My name is Stephanie Larson and I am a professor of Classics. On behalf of my faculty colleagues, I am excited to welcome you to Bucknell University tonight. I am also sure that there are a multitude of things spinning through your mind right now. Right off the bat here you are sitting with a whole bunch of wonderful new people, all of whom, like yourself, managed to achieve the excellence required to get into Bucknell. So first of all, I'd like to congratulate you on getting here.
Now that you are here, you are excited to see what your new life at college will be like. As a professor, my job tonight is to give you a taste of what a Bucknell education can be, and so I'd like to take just a few minutes to reflect on some of the things that I'd like you to start thinking about this minute, and tomorrow too, as you have your first meeting with your academic advisor and as you begin this four-year adventure. And I hope that you'll keep thinking about them throughout this journey.
So here goes. First off, I'd like you to consider the following quote: "when was Corruption more rampant? When did the mouth of Greed gape wider? . . . All Corruption is today at its acme!" Does this sound familiar? Of course, I'm a Prof of Classics, so you can tell where this is heading, and you're right - someone said this about two thousand years ago: namely, the poet and satirist Juvenal writing in Rome in the late first century CE - but he said these foreboding and doomsday sentiments almost 300 years before the fall of the Roman Empire. Point being: he wasn't right. When you think about the rhetoric surrounding us today, we are hearing similar things incessantly, and people are kind of panicky. This jitteriness, whether we vocalize it or not, affects all sorts of things in our daily life, probably including the kinds of choices you will make here at Bucknell about your education.
So I am going to challenge you for the next four years to try to forget about what society tells you to be afraid of, and instead do what another Roman poet urged in the first century BCE (and this is a Latin phrase you've all heard): "carpe diem!" Horace said this, but we often don't think about the rest of the poem in which this sentiment appears - Horace used the phrase "Carpe diem" to urge people to act today, since we do not know what tomorrow will bring. In other words, if we don't know about tomorrow, then we should focus on what is practical and efficacious for us today. Now, this poem has often been misread as an excuse to throw wild parties, but that is not what Horace was really talking about. He was referring to each person's inner knowledge of him or herself and each person making decisions based on his or her current experiences and making the most of the opportunities that lay right in front of them.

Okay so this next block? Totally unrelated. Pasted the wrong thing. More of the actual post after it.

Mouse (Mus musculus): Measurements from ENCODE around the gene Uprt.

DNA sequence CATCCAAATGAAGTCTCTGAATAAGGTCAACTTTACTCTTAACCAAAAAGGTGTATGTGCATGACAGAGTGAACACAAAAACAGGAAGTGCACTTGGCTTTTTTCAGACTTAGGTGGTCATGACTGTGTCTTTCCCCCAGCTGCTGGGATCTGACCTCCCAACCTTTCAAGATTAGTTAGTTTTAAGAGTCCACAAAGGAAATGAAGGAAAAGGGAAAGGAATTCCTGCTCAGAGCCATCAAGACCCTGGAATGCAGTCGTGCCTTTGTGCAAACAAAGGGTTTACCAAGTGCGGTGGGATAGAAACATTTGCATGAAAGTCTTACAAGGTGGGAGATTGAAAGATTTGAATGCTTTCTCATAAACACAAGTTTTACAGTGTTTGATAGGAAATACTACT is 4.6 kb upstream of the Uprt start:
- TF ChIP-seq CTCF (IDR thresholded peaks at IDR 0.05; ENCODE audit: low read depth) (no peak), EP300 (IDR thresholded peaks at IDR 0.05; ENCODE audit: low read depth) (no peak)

I suggest that we apply this logic to our education here at Bucknell. And so, for the next four years, and especially for the next two, I want you to ignore doomsday scenarios and focus in on searching for and cultivating your passions - maybe you know what some of these are already, and that's great, but I assure you, for the rest of your life there will be new passions to be found. Take the chance of finding something new here at Bucknell: we have experts here in such a huge variety of subjects: American politics, Inuit peoples of northern Canada, ancient Greek poetry, bats, chemical polymers, piano performance, Rennaissance Art, meteorites, acid mine drainage, Arabic, and the behavior of baboons in resolving conflict, to name just a very few.
So among this wealth of experts and subjects, I want you to take academic RISKS, but not just any generic risks. I want each and every one of you to seek out the empty spots in your matrix and fill them. And I want you to do this because I do not believe people saying that nothing new or interesting is going to happen in the future, or that the world is going downhill. What we can say for sure is that the jobs and careers that you will find upon graduation are not necessarily jobs and careers that you or your parents or your professors can predict right now. So, how do you best prepare for something that you do not know to exist? The answer is to take a bunch of different courses widely in a variety of fields, and some that you know absolutely nothing about. Please do not be afraid of this. I can guarantee you that all of the classes you take in some way are related, and it will be you that learns how to be the most innovative you can be by articulating the links between seemingly different fields of study. And many of you are going to find a new passion in a class that you never even suspected! And seizing these opportunities to expand yourself and to learn how all of the things we teach here communicate will be the best way you can prepare for your new future. This is called the liberal arts education, and this is what we are proud to offer you. We want to see you take this chance, seize these risks and call them opportunities, and we want to talk to you about them and help you with them. So, welcome to Bucknell and carpe diem.
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